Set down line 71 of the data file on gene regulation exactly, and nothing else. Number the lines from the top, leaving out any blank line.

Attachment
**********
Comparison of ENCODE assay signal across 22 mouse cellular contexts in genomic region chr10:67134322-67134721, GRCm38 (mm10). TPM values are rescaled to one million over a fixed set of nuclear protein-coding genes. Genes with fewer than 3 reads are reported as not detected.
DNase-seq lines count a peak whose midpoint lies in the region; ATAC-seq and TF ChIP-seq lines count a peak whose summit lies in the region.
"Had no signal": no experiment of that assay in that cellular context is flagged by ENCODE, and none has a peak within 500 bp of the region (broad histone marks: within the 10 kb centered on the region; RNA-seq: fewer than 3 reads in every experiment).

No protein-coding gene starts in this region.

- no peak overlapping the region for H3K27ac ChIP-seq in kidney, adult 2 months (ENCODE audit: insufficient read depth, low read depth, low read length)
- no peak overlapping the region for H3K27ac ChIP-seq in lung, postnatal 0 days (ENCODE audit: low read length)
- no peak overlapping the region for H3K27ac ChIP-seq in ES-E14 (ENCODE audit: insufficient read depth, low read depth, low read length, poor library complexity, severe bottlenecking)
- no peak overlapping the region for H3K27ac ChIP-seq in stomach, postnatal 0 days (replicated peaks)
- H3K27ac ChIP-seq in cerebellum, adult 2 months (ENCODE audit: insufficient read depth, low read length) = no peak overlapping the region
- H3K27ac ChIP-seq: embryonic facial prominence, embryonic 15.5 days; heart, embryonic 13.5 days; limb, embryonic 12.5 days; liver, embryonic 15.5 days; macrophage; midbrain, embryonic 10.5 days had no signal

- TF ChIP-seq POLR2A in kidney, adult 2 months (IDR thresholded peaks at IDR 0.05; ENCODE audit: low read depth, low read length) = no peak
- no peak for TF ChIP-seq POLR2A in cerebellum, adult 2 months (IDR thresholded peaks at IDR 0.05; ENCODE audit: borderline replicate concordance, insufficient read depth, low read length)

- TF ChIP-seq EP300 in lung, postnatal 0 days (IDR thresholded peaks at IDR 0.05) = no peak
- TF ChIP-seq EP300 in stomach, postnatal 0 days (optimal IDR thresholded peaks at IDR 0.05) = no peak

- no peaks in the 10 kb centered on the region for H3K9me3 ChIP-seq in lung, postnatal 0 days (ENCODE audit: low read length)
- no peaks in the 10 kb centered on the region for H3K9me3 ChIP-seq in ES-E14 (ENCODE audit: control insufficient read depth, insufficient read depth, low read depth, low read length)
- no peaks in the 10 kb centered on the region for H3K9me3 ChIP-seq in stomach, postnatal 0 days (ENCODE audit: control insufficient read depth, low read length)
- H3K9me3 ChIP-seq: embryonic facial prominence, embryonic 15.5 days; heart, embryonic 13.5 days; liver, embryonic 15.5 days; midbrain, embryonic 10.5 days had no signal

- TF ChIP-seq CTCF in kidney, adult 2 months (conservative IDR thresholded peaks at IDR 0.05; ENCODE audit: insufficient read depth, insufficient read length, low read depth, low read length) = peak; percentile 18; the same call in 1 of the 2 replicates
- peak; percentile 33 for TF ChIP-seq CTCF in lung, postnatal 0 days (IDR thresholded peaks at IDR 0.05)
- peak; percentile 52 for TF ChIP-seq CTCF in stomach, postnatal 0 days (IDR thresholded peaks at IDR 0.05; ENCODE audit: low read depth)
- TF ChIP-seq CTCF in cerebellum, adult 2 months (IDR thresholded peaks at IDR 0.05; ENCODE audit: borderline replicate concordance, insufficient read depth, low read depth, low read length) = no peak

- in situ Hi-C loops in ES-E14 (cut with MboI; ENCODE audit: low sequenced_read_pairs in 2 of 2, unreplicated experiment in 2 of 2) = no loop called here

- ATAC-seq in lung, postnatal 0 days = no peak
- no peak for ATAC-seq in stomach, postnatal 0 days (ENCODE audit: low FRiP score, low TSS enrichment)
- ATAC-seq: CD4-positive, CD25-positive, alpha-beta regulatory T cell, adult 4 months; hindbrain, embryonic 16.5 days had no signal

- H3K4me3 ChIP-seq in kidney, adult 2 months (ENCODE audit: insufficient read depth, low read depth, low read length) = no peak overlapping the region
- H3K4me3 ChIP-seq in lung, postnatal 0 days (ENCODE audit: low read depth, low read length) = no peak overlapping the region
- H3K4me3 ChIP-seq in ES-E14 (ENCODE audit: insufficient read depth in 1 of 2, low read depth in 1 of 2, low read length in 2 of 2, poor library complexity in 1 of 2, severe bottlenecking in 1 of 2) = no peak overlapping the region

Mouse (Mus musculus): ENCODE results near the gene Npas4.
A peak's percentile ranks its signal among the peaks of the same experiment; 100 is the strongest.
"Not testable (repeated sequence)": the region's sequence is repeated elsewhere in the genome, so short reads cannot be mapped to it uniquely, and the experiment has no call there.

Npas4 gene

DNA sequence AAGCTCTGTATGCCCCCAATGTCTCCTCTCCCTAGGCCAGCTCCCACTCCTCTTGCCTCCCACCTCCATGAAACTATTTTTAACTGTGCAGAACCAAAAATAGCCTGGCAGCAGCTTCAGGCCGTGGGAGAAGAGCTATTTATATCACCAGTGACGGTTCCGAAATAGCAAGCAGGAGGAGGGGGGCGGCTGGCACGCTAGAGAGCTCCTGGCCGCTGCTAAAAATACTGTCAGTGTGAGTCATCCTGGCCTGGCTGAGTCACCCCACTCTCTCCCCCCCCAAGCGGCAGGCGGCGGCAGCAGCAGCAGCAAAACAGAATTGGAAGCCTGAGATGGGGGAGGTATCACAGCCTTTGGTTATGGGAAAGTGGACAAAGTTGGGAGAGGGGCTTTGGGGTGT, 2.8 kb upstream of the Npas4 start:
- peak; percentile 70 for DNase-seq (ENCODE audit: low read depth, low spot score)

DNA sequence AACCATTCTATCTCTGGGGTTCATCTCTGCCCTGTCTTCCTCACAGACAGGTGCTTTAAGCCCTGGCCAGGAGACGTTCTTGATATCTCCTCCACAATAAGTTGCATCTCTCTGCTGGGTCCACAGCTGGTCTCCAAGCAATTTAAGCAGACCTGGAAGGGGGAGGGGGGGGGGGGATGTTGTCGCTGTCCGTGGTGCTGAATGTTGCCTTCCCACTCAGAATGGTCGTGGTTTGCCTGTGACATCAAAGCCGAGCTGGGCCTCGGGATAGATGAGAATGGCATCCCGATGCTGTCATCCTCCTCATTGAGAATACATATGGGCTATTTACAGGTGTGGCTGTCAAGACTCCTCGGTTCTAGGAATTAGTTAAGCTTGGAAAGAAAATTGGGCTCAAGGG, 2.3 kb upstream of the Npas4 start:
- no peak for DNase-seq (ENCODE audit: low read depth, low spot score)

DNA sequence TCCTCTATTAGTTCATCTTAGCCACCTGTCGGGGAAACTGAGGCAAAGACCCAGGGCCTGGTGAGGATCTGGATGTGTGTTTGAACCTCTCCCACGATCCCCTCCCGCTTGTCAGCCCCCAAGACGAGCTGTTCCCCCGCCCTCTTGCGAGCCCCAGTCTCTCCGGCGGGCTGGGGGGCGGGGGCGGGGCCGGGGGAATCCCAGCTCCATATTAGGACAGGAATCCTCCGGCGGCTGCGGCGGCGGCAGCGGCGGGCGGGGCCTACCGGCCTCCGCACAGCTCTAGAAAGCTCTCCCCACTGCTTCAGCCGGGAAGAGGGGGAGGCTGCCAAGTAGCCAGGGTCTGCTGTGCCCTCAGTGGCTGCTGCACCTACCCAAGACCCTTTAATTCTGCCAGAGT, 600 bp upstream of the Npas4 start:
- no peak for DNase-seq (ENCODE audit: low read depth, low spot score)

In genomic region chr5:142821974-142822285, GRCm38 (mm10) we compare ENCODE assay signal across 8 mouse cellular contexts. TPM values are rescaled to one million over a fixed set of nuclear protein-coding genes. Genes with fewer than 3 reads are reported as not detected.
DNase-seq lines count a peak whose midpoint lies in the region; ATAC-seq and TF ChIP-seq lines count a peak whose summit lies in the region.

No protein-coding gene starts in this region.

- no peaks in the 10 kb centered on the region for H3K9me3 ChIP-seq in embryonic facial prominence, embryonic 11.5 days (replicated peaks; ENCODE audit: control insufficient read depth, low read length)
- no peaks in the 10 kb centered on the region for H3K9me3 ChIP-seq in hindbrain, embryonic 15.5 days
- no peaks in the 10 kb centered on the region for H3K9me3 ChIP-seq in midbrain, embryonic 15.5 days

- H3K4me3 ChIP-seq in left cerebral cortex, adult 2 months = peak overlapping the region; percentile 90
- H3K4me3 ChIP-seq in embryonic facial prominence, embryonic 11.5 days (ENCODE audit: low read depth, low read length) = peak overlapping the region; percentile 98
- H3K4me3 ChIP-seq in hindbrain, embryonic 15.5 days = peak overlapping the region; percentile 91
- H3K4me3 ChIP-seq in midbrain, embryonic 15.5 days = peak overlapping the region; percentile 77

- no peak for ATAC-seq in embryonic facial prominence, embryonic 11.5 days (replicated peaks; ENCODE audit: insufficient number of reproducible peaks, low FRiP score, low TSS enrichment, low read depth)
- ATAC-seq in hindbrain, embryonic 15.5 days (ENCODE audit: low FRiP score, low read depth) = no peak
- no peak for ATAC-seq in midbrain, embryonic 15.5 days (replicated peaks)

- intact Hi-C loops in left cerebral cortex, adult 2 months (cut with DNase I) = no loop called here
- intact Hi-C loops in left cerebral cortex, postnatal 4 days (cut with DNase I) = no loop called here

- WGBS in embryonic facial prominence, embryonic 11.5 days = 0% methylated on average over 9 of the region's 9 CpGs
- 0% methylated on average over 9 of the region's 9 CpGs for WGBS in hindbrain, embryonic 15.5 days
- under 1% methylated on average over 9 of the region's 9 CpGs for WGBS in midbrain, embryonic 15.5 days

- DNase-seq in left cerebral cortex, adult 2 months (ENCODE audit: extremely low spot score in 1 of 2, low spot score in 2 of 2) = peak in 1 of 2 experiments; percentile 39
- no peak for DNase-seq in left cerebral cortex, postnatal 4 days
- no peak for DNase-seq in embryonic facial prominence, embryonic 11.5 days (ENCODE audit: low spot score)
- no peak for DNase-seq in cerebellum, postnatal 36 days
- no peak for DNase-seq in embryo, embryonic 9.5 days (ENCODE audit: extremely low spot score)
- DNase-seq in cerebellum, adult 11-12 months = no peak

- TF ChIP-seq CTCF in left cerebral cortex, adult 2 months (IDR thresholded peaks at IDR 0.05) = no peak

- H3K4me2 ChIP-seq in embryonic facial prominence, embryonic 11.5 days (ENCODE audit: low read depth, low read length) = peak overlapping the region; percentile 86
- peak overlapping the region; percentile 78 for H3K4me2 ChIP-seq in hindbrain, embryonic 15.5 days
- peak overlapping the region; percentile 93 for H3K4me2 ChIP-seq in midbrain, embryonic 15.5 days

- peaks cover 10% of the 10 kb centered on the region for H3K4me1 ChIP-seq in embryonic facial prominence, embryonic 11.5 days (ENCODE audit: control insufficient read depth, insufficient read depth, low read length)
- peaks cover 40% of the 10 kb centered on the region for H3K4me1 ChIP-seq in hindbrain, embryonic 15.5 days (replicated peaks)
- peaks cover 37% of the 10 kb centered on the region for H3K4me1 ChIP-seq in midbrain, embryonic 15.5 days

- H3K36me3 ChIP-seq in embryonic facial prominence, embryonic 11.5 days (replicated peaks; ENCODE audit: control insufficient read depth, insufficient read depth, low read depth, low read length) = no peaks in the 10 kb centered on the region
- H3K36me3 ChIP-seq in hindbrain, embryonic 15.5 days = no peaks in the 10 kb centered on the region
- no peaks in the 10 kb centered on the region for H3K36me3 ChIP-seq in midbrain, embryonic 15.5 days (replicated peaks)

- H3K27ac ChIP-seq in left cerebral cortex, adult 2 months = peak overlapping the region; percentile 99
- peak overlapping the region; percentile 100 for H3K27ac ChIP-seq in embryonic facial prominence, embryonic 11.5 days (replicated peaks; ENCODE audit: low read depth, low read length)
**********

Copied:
- H3K36me3 ChIP-seq in embryonic facial prominence, embryonic 11.5 days (replicated peaks; ENCODE audit: control insufficient read depth, insufficient read depth, low read depth, low read length) = no peaks in the 10 kb centered on the region